Green Belt is a tale of two communities

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A NEW Green Belt could be wrapped around Morpeth, but Ponteland may lose protection.

The proposals will be put to public consultation later this month as part of Northumberland County Council’s Core Strategy options.

The authority says that it is vital that more housing is built in the county to bring in new families and re-balance the ageing population, which will ensure a future labour force for business investment in the area.

But the council is also keen to focus development on the main towns and service centres, and it has warned that existing Green Belt boundaries may have to change to accommodate growth.

However, in Morpeth, which currently has no such protection, Green Belt is proposed to preserve its setting and character and prevent the town from merging with neighbouring settlements.

It is suggested that Green Belt could be drawn tightly around the eastern and western boundaries, and to the south of the town it would allow some ‘limited, long-term development potential’, but ensure separation from Clifton and Hepscott.

The preferred option for the northern boundary would allow for development to take place around the proposed Morpeth Northern Bypass, including on land at St George’s and Northgate hospitals.

In Ponteland it is a different story as the council is proposing to take land out of the Green Belt, paving the way for development.

A report to the authority’s Communities and Place Overview and Scrutiny Committee this week states: “In order to deliver the economic and housing development required to deliver the preferred strategy, Hexham, Prudhoe and Ponteland will require land to be deleted from the Green Belt. Feedback on general locations will be sought through the consultation.”

The suggestion has been met with outcry in the community, where there is already fierce opposition to an application for 280 houses in the Green Belt.

Hexham MP Guy Opperman, whose constituency covers the area, said: “Myself and the local councillors in Ponteland are strongly against any changes to the Ponteland Green Belt.

“I have never known a campaign that has been more robustly fought by so many people in the Ponteland area. They have my full support and although I couldn’t be at a public meeting in Ponteland because I am in Westminster, I know that the councillors will be there to show how strong the local feeling is that the county council cannot take away the Green Belt that makes Ponteland what it is.”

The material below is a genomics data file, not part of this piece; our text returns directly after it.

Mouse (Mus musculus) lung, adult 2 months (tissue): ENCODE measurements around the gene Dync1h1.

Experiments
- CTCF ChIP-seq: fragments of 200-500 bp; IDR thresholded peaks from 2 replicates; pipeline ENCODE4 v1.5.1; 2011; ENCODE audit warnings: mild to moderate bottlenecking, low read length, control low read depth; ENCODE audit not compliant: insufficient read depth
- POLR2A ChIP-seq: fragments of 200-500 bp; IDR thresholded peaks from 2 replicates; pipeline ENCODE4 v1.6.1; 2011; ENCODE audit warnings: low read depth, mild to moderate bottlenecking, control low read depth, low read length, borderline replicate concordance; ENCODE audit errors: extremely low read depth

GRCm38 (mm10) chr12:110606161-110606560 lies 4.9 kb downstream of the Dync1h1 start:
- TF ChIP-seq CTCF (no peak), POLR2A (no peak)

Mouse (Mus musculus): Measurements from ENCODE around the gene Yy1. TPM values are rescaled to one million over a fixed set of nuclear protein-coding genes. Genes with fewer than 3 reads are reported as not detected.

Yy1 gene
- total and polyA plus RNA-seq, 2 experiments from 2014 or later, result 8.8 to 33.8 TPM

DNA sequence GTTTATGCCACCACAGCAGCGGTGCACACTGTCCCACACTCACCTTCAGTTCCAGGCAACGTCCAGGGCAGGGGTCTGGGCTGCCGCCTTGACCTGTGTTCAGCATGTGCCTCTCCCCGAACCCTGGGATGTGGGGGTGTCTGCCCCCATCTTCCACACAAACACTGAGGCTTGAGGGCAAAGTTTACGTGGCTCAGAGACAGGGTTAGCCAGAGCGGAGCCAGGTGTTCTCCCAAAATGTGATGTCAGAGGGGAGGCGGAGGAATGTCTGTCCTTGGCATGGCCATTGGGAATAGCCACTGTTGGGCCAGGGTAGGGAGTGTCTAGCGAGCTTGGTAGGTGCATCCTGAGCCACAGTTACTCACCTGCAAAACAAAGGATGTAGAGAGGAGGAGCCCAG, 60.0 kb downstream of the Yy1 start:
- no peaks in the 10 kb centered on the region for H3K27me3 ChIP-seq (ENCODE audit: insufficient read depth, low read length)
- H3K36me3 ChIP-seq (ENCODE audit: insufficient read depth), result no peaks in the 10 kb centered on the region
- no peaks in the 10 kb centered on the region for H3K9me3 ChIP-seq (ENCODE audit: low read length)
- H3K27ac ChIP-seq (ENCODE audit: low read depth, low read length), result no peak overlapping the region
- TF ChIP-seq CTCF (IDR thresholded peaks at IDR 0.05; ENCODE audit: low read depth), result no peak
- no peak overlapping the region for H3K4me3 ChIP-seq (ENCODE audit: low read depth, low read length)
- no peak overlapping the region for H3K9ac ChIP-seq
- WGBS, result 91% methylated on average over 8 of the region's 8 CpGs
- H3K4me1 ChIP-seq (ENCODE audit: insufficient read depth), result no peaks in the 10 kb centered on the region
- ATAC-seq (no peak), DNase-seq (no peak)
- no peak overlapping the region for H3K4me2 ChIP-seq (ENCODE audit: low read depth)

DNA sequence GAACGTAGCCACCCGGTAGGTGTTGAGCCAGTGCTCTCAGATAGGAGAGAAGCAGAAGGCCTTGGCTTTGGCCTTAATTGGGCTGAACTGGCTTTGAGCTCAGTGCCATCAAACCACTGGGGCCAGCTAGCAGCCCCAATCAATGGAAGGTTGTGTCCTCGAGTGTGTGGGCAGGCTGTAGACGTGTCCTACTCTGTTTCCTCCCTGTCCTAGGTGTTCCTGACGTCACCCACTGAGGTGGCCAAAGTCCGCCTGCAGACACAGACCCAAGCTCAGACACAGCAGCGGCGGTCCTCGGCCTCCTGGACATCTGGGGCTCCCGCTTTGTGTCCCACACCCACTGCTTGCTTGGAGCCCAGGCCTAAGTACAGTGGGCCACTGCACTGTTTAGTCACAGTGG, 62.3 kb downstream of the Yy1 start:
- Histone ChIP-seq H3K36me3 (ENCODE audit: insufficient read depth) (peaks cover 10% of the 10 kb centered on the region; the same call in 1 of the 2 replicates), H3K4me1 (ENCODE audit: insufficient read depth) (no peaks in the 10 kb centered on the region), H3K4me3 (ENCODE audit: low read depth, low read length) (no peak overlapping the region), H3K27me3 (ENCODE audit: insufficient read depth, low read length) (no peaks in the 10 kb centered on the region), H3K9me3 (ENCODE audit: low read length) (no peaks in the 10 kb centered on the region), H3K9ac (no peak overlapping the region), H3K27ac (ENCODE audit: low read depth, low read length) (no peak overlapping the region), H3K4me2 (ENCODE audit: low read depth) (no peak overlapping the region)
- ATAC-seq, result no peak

Ponteland Mayor Peter Cowey added: “It is going to cause uproar if they start deleting some of the Green Belt. The majority of opinion from the residents I have spoken to is that they are against any reduction in the Green Belt in any shape or form.

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“I will have to look into this and take it up with the county councillors.”

Meanwhile, the Green Belt proposals for Morpeth have been given a cautious welcome.

County councillor Glen Sanderson, who represents areas to both the north and south of the town, said: “I think this is good news. Hopefully, it will provide a further weapon in the armoury to stop unwanted development and reflect the wishes of the people who live in and around Morpeth.

“I don’t know if I would whole-heartedly welcome it yet because I’m not sure how it will end up, but I will give a cautious welcome because it is an extra tool that the planners need.”

Town councillor Nic Best, who is Deputy Chairman of the Morpeth Neighbourhood Plan steering group, said policies over the last 20 years have suggested there should be a Green Belt in place, but until now there has been no Local Plan to support it.

“It is brilliant that Morpeth will be getting Green Belt around it in the process of keeping the settlement separate from Mitford, Hepscott, Hebron and Pegswood,” he said.

“By having the Green Belt it means that the focus will be centred on Morpeth, rather than spreading out into the rural areas.

“We certainly need the Green Belt, it is a question of where the boundaries go.”

Consultation on the proposals, including housing numbers and employment land needs, is expected to run for nine weeks from Thursday, October 31.

A county council spokeswoman said: “Work on the consultation document is still ongoing, with the housing numbers and other information still being finalised.

“The aim of the consultation process is to allow everyone to have their say on some of these proposed changes, which are vital to the future of Northumberland. Through the Local Plan we want to ensure that Northumberland has the right amount of development in the right places to help it thrive economically, while still protecting all that is special about this county.”

She added: “Later this month, we will be releasing the detailed proposals and we would encourage everyone to look at them and the evidence gathered to support them. There will be plenty of time to make your views known and we want to talk to as many people as possible.”